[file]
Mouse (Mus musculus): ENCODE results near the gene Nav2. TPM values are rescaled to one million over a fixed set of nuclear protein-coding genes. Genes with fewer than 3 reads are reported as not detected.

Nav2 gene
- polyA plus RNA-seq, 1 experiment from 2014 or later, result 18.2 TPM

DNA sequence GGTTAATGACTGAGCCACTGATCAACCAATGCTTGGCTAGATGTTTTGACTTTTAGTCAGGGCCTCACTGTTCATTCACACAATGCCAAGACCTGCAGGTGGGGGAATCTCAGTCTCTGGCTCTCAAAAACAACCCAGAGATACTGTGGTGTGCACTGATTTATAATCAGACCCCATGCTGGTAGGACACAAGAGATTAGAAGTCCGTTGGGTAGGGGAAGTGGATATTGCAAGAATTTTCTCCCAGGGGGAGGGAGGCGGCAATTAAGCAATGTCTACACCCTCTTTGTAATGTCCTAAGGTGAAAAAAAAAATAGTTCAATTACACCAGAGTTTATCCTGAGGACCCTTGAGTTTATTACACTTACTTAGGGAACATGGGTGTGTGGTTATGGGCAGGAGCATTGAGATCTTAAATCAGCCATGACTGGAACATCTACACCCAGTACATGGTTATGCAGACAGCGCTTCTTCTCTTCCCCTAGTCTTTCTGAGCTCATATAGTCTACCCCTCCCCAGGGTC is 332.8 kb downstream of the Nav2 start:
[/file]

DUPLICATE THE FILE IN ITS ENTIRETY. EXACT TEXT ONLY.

Mouse (Mus musculus): ENCODE results near the gene Nav2. TPM values are rescaled to one million over a fixed set of nuclear protein-coding genes. Genes with fewer than 3 reads are reported as not detected.

Nav2 gene
- polyA plus RNA-seq, 1 experiment from 2014 or later, result 18.2 TPM

DNA sequence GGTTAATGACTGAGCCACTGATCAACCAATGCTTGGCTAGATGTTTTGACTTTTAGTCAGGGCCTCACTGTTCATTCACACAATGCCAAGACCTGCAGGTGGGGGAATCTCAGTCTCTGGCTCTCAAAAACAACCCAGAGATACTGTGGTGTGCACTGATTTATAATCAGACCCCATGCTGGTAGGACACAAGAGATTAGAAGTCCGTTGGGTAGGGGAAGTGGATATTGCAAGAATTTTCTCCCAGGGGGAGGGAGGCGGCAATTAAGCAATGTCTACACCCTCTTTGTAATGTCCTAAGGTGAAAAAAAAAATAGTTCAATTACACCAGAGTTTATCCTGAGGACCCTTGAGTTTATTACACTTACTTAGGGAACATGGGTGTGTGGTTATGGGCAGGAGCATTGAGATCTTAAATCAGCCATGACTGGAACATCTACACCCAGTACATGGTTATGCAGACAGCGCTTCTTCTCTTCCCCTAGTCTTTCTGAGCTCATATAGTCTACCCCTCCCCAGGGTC is 332.8 kb downstream of the Nav2 start: